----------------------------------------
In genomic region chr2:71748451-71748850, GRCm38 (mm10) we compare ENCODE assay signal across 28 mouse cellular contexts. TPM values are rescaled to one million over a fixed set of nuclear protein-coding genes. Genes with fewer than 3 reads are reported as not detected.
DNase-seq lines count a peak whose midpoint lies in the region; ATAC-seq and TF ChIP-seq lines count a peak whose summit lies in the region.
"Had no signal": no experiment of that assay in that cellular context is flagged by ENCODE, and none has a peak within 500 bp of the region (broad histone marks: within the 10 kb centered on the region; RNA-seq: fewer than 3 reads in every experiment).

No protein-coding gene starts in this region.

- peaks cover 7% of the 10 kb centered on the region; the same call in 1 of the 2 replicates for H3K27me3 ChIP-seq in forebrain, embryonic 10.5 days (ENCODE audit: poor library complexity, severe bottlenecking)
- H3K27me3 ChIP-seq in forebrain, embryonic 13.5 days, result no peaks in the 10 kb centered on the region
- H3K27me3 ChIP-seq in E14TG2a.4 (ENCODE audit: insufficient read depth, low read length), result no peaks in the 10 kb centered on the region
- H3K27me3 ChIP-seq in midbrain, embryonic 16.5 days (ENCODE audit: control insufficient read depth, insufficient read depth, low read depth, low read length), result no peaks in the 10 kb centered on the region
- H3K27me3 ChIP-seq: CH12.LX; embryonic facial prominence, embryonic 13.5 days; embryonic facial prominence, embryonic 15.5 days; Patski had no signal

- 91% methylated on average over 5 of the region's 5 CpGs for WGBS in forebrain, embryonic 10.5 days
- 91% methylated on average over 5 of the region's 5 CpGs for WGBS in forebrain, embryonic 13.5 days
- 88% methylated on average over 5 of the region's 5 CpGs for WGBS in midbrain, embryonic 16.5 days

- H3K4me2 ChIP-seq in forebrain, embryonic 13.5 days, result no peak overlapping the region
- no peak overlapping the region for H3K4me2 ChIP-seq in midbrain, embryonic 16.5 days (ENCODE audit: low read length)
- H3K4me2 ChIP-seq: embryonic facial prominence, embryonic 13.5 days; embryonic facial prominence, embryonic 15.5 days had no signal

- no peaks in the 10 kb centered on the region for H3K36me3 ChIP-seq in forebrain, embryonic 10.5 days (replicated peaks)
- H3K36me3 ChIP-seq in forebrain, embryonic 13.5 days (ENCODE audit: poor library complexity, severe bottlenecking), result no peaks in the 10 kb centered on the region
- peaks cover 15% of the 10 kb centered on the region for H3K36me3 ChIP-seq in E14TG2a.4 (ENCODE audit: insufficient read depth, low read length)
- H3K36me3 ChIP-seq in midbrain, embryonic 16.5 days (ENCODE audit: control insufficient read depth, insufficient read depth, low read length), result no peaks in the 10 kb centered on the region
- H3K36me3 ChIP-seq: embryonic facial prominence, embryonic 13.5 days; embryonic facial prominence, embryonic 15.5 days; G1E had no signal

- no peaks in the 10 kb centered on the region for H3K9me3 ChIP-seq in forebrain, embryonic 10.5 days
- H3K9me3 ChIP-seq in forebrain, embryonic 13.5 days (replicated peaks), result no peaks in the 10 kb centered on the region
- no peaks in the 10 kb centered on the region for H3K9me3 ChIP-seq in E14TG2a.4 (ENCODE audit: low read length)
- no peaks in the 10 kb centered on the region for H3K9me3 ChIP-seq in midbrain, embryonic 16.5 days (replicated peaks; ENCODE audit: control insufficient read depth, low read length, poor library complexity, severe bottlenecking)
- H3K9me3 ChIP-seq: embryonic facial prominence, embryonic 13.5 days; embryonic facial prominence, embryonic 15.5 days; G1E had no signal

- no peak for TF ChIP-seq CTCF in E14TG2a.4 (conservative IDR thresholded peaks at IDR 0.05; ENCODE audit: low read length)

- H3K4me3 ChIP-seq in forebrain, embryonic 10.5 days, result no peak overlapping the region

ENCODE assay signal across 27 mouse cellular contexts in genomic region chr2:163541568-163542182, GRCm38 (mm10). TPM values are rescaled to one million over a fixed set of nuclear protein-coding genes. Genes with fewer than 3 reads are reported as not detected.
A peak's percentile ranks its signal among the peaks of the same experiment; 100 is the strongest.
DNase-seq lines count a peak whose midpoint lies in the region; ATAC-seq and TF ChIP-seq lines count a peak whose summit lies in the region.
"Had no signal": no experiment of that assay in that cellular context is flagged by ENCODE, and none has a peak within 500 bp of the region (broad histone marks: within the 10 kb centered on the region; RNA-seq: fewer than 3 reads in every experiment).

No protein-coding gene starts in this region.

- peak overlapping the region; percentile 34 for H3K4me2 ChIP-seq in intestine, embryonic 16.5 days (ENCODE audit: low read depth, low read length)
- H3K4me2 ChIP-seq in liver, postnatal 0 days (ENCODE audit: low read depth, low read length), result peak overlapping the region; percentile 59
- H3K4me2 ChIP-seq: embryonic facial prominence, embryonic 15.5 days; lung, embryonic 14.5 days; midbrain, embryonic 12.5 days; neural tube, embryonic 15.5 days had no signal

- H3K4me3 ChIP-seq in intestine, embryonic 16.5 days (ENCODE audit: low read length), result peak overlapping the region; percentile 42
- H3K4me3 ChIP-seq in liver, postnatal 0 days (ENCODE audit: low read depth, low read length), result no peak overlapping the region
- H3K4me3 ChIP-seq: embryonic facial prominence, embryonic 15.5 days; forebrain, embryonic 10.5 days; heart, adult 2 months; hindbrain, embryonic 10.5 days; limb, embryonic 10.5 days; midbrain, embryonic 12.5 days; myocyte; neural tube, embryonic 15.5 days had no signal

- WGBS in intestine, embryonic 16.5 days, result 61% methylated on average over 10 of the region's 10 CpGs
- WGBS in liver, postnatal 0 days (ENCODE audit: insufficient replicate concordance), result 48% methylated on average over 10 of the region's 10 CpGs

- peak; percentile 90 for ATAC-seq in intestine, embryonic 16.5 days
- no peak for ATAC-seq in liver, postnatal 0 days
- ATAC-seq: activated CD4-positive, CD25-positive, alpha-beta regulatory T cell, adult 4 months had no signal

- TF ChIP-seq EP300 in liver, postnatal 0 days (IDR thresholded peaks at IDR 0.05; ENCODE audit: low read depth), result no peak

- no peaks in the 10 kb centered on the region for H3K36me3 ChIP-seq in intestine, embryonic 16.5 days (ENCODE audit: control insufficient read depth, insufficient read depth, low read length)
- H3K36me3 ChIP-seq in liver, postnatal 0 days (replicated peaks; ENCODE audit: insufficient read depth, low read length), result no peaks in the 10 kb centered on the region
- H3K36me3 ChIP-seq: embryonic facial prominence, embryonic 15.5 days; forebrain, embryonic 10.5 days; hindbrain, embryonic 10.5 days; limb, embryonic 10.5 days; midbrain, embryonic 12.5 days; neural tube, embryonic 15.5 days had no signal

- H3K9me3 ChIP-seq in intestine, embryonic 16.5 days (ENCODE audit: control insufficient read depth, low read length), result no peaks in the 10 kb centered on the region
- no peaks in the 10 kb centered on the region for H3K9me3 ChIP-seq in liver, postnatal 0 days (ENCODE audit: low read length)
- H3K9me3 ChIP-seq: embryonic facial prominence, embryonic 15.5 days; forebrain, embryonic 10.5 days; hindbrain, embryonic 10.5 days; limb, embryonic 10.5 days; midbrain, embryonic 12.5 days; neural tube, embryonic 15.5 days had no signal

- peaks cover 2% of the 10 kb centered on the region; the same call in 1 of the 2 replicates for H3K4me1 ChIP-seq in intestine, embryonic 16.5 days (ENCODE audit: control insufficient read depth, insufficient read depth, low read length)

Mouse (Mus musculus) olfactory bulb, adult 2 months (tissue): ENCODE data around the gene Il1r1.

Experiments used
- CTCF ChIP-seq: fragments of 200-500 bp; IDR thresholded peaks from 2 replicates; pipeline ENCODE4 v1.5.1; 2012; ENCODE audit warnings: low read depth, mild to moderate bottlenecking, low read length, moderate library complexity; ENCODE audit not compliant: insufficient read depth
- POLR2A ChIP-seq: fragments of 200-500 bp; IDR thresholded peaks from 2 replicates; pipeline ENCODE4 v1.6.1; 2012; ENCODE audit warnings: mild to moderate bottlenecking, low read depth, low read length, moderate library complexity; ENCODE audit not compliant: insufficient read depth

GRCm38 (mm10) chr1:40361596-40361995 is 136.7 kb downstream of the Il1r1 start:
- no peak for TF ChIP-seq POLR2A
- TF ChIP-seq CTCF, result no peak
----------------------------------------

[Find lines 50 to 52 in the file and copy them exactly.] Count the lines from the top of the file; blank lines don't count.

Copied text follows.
- H3K9me3 ChIP-seq: embryonic facial prominence, embryonic 15.5 days; forebrain, embryonic 10.5 days; hindbrain, embryonic 10.5 days; limb, embryonic 10.5 days; midbrain, embryonic 12.5 days; neural tube, embryonic 15.5 days had no signal

- peaks cover 2% of the 10 kb centered on the region; the same call in 1 of the 2 replicates for H3K4me1 ChIP-seq in intestine, embryonic 16.5 days (ENCODE audit: control insufficient read depth, insufficient read depth, low read length)

Mouse (Mus musculus) olfactory bulb, adult 2 months (tissue): ENCODE data around the gene Il1r1.